433 stories
·
0 followers

How Reagan Lost The Nomination But Won The Republican Party

1 Comment

Once upon a time, the Republican Party was tearing itself apart. It was 1976, and Ronald Reagan was mounting a conservative challenge to the “accidental president,” Gerald Ford, for the GOP nomination. After a hard-fought primary and a convention fight, Reagan lost the nomination. But he won the Republican Party. And it was all sorted out at that year’s Republican National Convention.

In “The Contested Convention,” a short documentary directed by Stephanie Wang-Breal for FiveThirtyEight, we revisit the 1976 Republican primary, which set the GOP on a more conservative course for the next several decades.

Read the whole story
rosskarchner
2900 days ago
reply
Worth watching
Share this story
Delete

Public Affairs Specialist (Web Operations Coordinator)

1 Comment
Job Announcement Number:
16-OPA-1738201
Location Name:
Washington DC, District of Columbia
Department:
Judicial Branch
Agency:
Administrative Office of the U.S. Courts
Occupation Code:
1035
Pay Plan:
AD
Appointment Duration:
Excepted Service Permanent
Opening Date:
Tuesday, July 12, 2016
Closing Date:
Tuesday, July 26, 2016
Job Status:
Full Time
Salary:
$64,650.00 to $122,961.00 / Per Year
Pay Grade(s):
00 to 00
Who May Apply:
United States Citizens
Job Summary:
AO positions are classified and paid under a broad-banded system with the exception of positions in the AO Executive Service. Salary is commensurate with experience. Most AO employees are eligible for full federal and Judiciary benefits. The AO is committed to attracting the best and brightest applicants in our support of the Third Branch of government. We take pride in serving the Judicial Branch and supporting its mission to provide equal justice under law. This position is designated as confidential or policy-determining under the Administrative Office (AO) Personnel Act, Section 3(a)(5)(B) and, as such, is not covered by the AO's personnel regulations developed under the AO Personnel Act of 1990.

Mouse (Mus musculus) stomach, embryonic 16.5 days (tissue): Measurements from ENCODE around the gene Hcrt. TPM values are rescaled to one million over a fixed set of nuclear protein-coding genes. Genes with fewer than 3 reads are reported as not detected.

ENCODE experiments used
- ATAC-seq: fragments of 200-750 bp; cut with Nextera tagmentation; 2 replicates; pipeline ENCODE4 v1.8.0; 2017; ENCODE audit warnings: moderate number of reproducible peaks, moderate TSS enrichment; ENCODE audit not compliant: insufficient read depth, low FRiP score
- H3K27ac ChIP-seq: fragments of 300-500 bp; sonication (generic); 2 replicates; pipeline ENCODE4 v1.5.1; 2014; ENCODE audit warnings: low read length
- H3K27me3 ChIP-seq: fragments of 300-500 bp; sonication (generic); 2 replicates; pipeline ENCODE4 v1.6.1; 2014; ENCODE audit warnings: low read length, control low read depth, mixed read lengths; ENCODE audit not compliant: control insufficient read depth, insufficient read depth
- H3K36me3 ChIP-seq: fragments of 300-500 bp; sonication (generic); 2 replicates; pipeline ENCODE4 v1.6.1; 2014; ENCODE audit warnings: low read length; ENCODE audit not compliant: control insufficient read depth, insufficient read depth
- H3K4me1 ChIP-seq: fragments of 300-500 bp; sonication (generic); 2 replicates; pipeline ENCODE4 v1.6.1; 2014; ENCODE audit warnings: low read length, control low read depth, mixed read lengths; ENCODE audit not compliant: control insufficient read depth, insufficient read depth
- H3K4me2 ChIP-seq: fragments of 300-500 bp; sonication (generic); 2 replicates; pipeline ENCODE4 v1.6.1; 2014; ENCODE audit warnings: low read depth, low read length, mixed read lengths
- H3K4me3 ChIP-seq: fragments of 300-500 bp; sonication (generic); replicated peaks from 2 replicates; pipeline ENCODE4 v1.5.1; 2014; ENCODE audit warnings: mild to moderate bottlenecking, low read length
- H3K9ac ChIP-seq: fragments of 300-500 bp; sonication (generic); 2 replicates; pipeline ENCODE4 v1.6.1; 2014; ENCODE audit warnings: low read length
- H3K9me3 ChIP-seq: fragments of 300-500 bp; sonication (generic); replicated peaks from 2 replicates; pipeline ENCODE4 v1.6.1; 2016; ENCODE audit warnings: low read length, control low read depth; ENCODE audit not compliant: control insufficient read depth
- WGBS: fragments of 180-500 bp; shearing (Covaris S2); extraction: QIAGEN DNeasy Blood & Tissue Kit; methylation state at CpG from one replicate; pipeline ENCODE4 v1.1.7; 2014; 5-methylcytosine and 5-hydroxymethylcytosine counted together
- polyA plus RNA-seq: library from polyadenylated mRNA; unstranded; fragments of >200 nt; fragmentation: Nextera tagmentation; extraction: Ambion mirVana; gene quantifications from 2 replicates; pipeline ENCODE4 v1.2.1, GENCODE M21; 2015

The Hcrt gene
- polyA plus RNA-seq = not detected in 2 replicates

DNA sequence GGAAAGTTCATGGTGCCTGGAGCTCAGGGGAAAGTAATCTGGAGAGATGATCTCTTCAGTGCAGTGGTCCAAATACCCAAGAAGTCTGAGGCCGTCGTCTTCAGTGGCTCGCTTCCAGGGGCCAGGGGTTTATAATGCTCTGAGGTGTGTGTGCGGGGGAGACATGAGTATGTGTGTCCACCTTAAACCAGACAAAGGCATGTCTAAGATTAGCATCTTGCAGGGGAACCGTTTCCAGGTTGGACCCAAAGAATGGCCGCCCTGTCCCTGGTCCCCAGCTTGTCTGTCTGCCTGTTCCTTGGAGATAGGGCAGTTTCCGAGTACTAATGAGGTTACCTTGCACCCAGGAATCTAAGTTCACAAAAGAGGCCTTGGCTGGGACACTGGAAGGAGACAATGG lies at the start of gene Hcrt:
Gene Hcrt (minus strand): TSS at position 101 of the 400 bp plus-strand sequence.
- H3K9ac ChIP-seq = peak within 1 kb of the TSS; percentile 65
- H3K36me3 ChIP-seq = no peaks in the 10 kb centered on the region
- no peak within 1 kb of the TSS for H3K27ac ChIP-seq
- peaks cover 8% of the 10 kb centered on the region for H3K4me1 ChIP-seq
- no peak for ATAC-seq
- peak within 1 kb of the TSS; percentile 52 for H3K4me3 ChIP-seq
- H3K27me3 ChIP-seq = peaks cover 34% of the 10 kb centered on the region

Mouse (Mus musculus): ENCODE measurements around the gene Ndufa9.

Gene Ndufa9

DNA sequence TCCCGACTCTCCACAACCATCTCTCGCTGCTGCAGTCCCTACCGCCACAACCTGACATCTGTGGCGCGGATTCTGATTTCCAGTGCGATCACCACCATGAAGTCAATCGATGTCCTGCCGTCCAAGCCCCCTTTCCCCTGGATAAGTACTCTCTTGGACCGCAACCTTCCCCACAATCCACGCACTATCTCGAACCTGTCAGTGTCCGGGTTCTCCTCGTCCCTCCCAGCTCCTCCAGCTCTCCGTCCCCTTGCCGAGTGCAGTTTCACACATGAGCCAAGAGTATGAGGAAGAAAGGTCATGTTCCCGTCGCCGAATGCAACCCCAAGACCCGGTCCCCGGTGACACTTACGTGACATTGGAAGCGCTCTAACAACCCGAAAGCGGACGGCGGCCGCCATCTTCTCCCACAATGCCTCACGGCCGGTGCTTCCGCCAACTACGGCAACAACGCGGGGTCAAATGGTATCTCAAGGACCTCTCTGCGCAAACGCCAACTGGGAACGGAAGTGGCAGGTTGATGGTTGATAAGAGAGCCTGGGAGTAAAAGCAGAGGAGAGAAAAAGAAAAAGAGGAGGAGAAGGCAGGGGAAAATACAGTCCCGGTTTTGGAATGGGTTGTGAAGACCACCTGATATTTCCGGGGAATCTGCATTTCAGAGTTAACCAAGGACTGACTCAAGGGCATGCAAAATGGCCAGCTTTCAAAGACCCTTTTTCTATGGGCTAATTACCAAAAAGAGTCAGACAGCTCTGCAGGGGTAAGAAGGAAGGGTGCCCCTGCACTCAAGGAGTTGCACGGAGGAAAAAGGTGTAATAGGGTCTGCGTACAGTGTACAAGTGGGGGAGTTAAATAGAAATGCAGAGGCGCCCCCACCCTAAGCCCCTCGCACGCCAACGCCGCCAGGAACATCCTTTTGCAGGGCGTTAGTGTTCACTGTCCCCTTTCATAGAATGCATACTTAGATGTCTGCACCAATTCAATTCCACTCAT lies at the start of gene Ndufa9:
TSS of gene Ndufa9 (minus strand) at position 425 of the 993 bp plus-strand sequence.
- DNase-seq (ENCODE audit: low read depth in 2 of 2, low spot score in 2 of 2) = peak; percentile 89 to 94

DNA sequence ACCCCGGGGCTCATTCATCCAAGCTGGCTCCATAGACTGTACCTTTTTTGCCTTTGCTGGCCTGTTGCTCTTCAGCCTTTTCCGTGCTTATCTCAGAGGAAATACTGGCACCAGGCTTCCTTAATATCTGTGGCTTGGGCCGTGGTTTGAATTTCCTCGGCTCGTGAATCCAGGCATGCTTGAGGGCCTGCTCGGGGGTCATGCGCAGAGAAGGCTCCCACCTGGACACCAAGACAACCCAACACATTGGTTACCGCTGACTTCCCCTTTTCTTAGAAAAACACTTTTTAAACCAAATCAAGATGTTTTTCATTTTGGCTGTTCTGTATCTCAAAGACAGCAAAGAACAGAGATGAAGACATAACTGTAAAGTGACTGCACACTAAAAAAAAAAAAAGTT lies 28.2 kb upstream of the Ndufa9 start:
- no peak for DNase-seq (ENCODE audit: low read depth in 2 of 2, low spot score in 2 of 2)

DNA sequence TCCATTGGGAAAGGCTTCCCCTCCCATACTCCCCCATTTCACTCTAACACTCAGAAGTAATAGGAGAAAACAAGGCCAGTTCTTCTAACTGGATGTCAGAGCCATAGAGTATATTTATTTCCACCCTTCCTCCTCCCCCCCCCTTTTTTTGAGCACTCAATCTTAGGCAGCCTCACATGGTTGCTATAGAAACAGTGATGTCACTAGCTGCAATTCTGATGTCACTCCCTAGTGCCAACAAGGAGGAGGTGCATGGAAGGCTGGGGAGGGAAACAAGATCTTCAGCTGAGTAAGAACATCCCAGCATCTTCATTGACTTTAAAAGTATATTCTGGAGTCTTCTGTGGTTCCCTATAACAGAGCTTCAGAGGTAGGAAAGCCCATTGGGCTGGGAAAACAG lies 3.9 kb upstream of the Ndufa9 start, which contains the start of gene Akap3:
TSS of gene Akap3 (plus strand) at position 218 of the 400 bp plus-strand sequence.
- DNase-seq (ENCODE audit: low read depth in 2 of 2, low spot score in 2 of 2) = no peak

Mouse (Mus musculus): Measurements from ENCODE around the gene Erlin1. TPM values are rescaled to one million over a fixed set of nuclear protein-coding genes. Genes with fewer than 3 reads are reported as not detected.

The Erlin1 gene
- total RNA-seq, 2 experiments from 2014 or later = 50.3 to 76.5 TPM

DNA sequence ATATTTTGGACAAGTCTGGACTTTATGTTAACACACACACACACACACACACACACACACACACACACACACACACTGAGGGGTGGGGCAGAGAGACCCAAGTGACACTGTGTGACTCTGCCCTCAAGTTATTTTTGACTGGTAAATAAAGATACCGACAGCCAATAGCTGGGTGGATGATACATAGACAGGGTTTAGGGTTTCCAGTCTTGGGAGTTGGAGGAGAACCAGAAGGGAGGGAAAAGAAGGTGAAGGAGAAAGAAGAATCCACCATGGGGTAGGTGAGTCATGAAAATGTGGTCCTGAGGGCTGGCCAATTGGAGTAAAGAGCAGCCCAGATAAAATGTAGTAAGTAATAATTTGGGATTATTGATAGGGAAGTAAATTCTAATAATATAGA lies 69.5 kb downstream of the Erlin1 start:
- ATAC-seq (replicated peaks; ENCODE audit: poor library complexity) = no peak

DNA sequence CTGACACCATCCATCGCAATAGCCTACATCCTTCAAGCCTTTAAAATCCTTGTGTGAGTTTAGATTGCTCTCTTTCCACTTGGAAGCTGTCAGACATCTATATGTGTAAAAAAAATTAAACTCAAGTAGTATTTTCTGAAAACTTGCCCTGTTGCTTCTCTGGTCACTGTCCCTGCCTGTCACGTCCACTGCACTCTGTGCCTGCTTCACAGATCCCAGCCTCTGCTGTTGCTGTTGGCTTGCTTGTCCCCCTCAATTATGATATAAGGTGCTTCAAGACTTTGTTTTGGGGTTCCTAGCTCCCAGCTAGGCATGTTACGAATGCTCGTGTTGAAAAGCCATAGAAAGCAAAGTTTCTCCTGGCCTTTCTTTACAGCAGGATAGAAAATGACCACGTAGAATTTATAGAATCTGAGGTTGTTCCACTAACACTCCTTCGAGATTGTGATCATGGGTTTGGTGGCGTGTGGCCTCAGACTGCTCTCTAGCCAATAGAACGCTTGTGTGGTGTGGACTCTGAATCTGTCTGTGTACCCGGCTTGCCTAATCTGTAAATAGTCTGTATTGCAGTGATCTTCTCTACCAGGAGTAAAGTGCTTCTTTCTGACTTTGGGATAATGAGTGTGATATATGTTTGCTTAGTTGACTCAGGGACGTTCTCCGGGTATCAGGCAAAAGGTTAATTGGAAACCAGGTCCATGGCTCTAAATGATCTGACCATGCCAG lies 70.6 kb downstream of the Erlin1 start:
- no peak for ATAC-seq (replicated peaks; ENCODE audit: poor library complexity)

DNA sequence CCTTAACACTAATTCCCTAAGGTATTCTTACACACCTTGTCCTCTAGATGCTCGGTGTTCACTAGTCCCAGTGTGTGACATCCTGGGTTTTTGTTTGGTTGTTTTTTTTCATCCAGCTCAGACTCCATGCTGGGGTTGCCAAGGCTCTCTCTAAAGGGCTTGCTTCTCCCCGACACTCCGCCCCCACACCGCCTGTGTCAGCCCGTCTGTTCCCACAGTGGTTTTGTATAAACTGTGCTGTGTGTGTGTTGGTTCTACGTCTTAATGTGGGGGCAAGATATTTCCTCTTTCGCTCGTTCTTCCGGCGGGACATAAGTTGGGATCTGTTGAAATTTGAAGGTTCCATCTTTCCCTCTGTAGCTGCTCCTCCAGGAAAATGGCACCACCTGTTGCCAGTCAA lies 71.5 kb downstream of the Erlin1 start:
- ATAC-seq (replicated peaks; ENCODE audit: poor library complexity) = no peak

Read the whole story
rosskarchner
2902 days ago
reply
Looks like an interesting gig
Share this story
Delete

Hampton Roads Regional Jail: By default, Virginia's largest mental hospital

1 Share

The mockery can be unrelenting.

It frightens Andre Watkins so badly that he asked to be moved from a general population pod to an isolation cell at Hampton Roads Regional Jail.

Some, he admits, comes from voices that only he hears. In the past, those voices led the homeless 34-year-old to hospital...

Read the whole story
rosskarchner
2905 days ago
reply
Share this story
Delete

chill.once.waddle

1 Comment

what3words[Image: Screen-grab from what3words].

Using the bizarre three-word addressing system known as what3words, the now-destroyed curb in Hayward, CA, mentioned in the previous post, is located at a site called “chill.once.waddle.”